Collector Charles Saatchi's ex-wife sells off art
LONDON (Reuters) - Kay Saatchi, ex-wife of leading British art patron Charles, is selling off part of her own collection at a Christie's auction in June and expects to raise up to 3.4 million pounds ($5.4 million).
The highlight of the sale, which will form part of the post-war and contemporary art evening auction in London on June 28, is a larger-than-life yet disturbingly realistic model of a seated and naked baby by Ron Mueck.
"Big Baby," which measures nearly three feet high and is the Australian artist's first documented work, dates from 1996 and is estimated to be worth 800,000-1.2 million pounds.
A series of five drawings by veteran British painter Lucian Freud dating from the 1940s is expected to fetch between 770,000 and 1.2 million pounds combined.
Christie's said it was the most important group of works on paper by the artist ever to come to auction.
The third main lot is a painting by Paula Rego, "Looking Back," valued at 600-800,000 pounds.
Another 24 less important works will be offered in a day sale on June 29.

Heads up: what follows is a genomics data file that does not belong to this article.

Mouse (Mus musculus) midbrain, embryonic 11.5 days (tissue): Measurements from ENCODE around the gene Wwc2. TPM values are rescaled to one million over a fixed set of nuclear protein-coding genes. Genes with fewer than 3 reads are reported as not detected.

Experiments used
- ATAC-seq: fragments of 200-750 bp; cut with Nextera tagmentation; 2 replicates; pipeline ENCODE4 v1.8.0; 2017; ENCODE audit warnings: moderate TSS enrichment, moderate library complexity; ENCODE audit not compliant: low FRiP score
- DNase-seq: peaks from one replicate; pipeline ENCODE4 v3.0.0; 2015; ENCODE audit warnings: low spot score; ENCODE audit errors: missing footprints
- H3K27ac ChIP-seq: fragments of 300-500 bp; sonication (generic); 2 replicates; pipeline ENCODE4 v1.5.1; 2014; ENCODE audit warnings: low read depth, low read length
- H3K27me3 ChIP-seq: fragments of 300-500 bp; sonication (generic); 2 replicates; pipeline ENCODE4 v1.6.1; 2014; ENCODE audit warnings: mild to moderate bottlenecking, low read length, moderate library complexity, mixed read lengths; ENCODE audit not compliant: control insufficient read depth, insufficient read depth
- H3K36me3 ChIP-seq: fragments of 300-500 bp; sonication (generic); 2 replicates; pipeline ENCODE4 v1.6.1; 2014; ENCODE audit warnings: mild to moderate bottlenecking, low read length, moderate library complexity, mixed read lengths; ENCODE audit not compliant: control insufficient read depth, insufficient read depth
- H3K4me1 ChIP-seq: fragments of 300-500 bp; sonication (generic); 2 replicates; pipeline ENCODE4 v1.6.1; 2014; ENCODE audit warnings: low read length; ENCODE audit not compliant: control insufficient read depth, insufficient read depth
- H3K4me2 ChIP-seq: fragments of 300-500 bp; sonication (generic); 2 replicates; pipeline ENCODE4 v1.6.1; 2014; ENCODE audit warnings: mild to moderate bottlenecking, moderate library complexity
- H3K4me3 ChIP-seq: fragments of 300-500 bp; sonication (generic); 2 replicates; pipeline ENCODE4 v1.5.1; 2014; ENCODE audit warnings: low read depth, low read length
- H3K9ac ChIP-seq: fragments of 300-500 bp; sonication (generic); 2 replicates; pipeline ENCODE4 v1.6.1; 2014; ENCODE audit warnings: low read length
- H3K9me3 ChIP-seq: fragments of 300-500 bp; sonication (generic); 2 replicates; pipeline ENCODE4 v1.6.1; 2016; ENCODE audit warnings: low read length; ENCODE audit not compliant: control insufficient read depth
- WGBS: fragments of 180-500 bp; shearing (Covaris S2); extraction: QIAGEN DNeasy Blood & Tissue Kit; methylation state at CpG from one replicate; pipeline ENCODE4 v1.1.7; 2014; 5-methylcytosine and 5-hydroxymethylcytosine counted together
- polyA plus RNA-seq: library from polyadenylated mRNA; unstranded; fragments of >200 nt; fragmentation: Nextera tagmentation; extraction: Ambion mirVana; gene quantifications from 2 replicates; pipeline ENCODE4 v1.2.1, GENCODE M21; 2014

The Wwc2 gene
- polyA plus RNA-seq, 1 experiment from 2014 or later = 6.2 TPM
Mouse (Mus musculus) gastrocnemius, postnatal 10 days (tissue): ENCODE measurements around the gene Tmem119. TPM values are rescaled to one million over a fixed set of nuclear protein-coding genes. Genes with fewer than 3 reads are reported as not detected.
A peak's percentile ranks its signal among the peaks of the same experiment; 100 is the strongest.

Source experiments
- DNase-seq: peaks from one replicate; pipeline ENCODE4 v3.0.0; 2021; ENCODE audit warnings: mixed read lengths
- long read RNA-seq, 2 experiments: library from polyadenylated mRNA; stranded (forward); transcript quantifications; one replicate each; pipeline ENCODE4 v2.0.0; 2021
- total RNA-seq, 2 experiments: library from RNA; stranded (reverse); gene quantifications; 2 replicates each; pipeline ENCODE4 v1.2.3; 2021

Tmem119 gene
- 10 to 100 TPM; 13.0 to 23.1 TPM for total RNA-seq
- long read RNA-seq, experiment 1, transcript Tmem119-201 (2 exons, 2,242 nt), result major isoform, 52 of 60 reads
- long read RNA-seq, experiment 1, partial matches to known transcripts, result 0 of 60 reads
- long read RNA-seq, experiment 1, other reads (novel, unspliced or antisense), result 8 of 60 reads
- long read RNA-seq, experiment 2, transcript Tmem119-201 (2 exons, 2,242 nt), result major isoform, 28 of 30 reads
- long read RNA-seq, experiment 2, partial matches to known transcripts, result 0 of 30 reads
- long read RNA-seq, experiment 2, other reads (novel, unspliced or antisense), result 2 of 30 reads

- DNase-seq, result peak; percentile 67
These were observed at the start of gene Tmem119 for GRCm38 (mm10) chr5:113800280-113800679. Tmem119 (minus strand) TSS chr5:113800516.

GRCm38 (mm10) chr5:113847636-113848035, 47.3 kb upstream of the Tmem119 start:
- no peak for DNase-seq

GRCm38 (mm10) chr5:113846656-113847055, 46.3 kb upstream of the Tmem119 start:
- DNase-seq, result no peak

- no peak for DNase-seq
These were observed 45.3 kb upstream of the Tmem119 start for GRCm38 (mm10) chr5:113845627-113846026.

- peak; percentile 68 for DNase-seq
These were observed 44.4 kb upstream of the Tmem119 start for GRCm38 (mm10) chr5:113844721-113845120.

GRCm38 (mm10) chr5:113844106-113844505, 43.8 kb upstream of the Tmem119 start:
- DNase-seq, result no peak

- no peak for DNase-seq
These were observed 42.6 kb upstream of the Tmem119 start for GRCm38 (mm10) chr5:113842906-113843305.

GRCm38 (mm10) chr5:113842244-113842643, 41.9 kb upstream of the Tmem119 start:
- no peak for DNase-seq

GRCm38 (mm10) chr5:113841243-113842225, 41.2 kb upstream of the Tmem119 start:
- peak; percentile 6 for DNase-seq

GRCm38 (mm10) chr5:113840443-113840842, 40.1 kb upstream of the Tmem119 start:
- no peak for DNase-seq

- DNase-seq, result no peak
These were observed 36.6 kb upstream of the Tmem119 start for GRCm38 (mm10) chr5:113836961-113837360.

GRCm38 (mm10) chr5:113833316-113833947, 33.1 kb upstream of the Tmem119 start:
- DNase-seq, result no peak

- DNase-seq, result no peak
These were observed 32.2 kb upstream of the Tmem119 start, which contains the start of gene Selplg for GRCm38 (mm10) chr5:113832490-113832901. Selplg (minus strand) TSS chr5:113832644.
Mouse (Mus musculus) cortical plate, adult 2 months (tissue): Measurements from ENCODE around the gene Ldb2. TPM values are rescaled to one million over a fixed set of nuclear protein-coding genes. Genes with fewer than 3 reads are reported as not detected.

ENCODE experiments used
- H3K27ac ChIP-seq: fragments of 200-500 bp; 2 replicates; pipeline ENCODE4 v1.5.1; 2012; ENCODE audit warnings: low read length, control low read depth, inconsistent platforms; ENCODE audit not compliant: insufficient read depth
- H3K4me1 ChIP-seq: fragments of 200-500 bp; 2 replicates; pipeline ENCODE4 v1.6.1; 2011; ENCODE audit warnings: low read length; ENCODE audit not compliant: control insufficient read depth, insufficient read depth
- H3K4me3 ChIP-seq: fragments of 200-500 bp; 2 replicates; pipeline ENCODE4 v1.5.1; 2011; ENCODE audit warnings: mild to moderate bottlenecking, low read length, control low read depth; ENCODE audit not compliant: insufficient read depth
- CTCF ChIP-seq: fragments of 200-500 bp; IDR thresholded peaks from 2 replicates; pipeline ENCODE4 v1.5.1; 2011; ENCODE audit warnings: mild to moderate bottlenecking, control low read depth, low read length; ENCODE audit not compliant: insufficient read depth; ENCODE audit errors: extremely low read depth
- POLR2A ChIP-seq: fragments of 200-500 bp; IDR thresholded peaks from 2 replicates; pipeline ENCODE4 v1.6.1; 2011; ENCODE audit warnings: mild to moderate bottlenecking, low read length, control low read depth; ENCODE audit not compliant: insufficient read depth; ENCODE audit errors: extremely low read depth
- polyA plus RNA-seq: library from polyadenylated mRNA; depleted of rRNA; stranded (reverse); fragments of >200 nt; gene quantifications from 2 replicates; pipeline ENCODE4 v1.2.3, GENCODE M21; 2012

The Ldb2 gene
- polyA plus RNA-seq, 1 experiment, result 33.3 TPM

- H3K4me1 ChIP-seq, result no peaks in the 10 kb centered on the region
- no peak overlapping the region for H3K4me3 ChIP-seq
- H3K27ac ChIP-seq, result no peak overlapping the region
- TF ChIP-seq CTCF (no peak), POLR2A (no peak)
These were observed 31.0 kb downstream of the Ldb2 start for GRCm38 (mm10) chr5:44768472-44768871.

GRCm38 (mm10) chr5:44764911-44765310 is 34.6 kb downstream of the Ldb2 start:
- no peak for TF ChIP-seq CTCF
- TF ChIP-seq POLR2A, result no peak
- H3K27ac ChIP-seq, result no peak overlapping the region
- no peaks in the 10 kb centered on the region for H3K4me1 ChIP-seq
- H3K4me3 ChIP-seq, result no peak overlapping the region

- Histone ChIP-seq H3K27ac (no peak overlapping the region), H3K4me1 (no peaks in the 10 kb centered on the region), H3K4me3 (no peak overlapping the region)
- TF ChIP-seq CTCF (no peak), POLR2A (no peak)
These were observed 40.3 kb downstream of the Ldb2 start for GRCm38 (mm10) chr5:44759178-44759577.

"After 25 years in London, I have decided to move my base to Los Angeles and to offer a selection of works from my art collection," Kay Saatchi said in a statement.
She said the sale was "partly for practical reasons and partly for the excitement and challenge of building a new collection in a new environment.
"Inevitably there is sadness in leaving a city I love and in parting with works of art I treasure. But my hope is that the move to Los Angeles will be not so much a departure as a new beginning," she added.
Kay Saatchi married art collector Charles in 1990 and they divorced in 2001. Dealers believe she deserves some credit in her husband's huge success and influence in buying, selling and promoting art.
Charles Saatchi famously championed the new generation of "YBAs" (Young British Artists) which included Damien Hirst and Tracey Emin and burst on to the contemporary art scene with its ability to shock and sharply divide public opinion.
(Reporting by Mike Collett-White; Editing by Steve Addison)